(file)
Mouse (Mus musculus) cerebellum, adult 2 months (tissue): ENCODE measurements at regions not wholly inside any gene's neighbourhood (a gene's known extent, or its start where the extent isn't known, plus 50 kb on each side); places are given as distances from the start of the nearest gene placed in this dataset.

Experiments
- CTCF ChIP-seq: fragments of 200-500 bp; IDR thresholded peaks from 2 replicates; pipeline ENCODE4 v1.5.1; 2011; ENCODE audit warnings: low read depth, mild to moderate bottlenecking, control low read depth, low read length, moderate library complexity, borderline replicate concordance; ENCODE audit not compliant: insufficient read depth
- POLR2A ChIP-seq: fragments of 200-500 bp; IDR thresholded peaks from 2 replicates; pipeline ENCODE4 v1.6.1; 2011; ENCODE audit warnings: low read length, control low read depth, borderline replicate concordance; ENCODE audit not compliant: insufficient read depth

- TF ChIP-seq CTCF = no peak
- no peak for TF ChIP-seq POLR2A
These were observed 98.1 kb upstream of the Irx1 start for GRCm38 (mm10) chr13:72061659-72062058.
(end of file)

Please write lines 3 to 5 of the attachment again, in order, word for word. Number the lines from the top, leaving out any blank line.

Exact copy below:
- CTCF ChIP-seq: fragments of 200-500 bp; IDR thresholded peaks from 2 replicates; pipeline ENCODE4 v1.5.1; 2011; ENCODE audit warnings: low read depth, mild to moderate bottlenecking, control low read depth, low read length, moderate library complexity, borderline replicate concordance; ENCODE audit not compliant: insufficient read depth
- POLR2A ChIP-seq: fragments of 200-500 bp; IDR thresholded peaks from 2 replicates; pipeline ENCODE4 v1.6.1; 2011; ENCODE audit warnings: low read length, control low read depth, borderline replicate concordance; ENCODE audit not compliant: insufficient read depth

- TF ChIP-seq CTCF = no peak